This story has stayed with me for years. A woman takes a holiday in the Austrian mountains and wakes up to an inexplicable new reality—she’s totally alone in the world, so it seems, and has to learn to fend for herself. We journey into the unknown with her as she reports on the mental and physical challenges of her new daily life… and it stirs up so many interesting questions about who we are without connection and community, and where meaning can be found in the most stripped-back life.

By Marlen Haushofer,

Why should I read it?

4 authors picked The Wall as one of their favorite books, and they share why you should read it.

What is this book about?

“I can allow myself to write the truth; all the people for whom I have lied throughout my life are dead…” writes the heroine of Marlen Haushofer’s The Wall, a quite ordinary, unnamed middle-aged woman who awakens to find she is the last living human being. Surmising her solitude is the result of a too successful military experiment, she begins the terrifying work of not only survival, but self-renewal. The Wall is at once a simple and moving talk — of potatoes and beans, of hoping for a calf, of counting matches, of forgetting the taste of sugar and the…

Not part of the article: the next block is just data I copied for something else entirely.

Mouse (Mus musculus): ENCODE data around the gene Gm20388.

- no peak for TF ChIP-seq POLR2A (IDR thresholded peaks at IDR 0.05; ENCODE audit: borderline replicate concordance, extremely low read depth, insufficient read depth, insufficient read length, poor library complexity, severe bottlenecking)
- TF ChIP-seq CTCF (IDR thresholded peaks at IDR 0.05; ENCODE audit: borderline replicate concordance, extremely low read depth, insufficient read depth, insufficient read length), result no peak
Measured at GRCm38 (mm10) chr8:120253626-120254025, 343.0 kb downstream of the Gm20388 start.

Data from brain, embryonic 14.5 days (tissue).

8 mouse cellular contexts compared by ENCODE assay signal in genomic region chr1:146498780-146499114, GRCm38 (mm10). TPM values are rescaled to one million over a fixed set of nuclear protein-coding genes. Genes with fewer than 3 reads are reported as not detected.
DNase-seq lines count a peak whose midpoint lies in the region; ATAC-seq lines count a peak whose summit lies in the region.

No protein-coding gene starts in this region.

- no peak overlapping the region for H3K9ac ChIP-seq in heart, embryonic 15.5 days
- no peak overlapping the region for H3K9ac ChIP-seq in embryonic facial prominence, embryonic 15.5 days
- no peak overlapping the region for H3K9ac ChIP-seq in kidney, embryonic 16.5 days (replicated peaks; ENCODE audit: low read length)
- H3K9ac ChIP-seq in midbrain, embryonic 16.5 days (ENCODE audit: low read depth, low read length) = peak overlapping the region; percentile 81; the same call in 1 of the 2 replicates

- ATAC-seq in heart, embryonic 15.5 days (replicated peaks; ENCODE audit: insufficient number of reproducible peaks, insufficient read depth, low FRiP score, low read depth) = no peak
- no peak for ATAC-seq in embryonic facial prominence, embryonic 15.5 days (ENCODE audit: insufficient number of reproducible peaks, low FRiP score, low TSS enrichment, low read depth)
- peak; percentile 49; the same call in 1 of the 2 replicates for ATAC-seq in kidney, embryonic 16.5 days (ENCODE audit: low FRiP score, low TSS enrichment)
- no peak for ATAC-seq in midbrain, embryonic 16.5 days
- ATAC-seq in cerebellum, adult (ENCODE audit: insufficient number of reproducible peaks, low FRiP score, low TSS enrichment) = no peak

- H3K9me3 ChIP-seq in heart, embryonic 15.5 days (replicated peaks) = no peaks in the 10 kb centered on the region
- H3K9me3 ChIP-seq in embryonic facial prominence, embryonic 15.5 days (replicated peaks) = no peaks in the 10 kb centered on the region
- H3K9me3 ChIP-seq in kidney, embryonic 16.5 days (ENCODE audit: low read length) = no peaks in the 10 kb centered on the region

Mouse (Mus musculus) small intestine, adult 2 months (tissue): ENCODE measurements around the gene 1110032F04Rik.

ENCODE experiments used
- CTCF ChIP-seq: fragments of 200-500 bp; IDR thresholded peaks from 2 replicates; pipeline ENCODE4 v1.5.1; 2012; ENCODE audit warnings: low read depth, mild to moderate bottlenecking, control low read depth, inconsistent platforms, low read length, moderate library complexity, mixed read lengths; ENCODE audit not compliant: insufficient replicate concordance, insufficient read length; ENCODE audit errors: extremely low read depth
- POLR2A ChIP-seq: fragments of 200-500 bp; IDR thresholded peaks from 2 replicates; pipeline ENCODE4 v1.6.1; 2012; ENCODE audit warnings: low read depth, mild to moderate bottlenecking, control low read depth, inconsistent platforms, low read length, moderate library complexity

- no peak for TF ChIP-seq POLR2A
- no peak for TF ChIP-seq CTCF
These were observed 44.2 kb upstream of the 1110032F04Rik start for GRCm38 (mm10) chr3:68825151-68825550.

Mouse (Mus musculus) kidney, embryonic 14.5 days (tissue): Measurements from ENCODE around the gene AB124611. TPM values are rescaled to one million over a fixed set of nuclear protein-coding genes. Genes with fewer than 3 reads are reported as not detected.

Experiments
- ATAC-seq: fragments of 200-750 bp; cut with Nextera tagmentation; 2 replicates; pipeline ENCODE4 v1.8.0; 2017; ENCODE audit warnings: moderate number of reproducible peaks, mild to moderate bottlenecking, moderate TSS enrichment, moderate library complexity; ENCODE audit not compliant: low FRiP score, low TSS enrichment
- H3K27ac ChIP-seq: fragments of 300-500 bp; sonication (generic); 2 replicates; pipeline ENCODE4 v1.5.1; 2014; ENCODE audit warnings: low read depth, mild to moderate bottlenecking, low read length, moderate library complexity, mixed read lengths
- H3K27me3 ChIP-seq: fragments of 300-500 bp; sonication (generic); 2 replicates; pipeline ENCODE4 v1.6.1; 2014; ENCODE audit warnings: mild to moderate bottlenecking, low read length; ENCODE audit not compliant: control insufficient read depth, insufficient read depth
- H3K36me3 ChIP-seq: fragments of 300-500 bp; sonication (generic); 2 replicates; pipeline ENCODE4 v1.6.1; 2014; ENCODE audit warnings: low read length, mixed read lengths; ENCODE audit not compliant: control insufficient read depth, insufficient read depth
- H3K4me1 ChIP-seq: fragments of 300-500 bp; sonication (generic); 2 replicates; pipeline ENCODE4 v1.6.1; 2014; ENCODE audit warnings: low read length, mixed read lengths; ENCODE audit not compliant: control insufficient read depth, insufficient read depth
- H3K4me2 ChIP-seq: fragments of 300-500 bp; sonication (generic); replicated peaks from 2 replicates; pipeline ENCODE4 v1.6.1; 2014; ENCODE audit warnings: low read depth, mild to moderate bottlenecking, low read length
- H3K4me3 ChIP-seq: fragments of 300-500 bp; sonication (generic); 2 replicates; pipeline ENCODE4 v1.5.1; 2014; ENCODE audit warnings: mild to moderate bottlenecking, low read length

Book cover of Enlightenment: Britain and the Creation of the Modern World

Ritchie Robertson Author Of The Enlightenment: The Pursuit of Happiness, 1680-1790

From my list on the Enlightenment.

Why am I passionate about this?

In 2021 I retired as Schwarz-Taylor Professor of German at Oxford. For many years I had been interested not only in German literature but in European literature and culture more broadly, particularly in the eighteenth century. Oxford is a centre of Enlightenment research, being the site of the Voltaire Foundation, where a team of scholars has just finished editing the complete works of Voltaire. When in 2013 I was asked to write a book on the Enlightenment, I realized that I had ideal resources to hand – though I also benefited from a year’s leave spent at Göttingen, the best place in Germany to study the eighteenth century.